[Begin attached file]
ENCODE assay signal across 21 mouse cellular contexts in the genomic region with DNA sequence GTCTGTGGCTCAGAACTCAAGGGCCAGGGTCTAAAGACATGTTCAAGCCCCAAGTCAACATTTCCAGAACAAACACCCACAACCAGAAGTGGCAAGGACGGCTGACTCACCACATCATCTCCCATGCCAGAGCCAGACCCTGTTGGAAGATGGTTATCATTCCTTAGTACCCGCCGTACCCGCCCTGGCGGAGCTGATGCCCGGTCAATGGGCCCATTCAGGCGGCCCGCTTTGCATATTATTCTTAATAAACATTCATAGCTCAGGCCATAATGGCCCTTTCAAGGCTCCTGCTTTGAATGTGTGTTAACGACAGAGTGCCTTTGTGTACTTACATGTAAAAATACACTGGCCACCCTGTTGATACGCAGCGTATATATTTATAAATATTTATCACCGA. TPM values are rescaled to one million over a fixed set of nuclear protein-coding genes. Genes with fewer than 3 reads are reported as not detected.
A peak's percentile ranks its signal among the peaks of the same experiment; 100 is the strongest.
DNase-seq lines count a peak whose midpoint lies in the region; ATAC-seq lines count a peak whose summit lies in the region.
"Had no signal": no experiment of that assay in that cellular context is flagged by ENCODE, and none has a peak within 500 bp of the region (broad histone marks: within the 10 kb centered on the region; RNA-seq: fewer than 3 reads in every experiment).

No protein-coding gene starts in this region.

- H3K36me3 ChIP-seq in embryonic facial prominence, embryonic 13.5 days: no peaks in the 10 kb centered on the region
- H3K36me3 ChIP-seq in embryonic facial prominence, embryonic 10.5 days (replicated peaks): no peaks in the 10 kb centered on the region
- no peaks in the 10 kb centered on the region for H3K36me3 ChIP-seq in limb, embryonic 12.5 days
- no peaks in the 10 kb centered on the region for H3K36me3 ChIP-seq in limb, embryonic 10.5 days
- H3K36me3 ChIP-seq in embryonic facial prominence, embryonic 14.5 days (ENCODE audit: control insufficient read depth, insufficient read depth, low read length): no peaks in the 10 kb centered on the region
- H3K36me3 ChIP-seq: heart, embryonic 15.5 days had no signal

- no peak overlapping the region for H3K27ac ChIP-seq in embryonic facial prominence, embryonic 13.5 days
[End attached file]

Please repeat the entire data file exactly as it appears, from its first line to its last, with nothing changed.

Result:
ENCODE assay signal across 21 mouse cellular contexts in the genomic region with DNA sequence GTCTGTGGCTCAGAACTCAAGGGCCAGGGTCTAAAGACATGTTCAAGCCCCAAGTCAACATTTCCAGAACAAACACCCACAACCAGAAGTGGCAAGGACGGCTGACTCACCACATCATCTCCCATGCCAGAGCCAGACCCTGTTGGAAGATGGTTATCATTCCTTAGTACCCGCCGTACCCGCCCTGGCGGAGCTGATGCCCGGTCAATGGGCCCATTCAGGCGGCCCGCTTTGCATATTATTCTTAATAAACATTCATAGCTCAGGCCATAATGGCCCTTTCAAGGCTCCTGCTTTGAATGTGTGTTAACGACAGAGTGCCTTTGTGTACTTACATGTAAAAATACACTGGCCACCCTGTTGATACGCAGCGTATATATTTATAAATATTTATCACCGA. TPM values are rescaled to one million over a fixed set of nuclear protein-coding genes. Genes with fewer than 3 reads are reported as not detected.
A peak's percentile ranks its signal among the peaks of the same experiment; 100 is the strongest.
DNase-seq lines count a peak whose midpoint lies in the region; ATAC-seq lines count a peak whose summit lies in the region.
"Had no signal": no experiment of that assay in that cellular context is flagged by ENCODE, and none has a peak within 500 bp of the region (broad histone marks: within the 10 kb centered on the region; RNA-seq: fewer than 3 reads in every experiment).

No protein-coding gene starts in this region.

- H3K36me3 ChIP-seq in embryonic facial prominence, embryonic 13.5 days: no peaks in the 10 kb centered on the region
- H3K36me3 ChIP-seq in embryonic facial prominence, embryonic 10.5 days (replicated peaks): no peaks in the 10 kb centered on the region
- no peaks in the 10 kb centered on the region for H3K36me3 ChIP-seq in limb, embryonic 12.5 days
- no peaks in the 10 kb centered on the region for H3K36me3 ChIP-seq in limb, embryonic 10.5 days
- H3K36me3 ChIP-seq in embryonic facial prominence, embryonic 14.5 days (ENCODE audit: control insufficient read depth, insufficient read depth, low read length): no peaks in the 10 kb centered on the region
- H3K36me3 ChIP-seq: heart, embryonic 15.5 days had no signal

- no peak overlapping the region for H3K27ac ChIP-seq in embryonic facial prominence, embryonic 13.5 days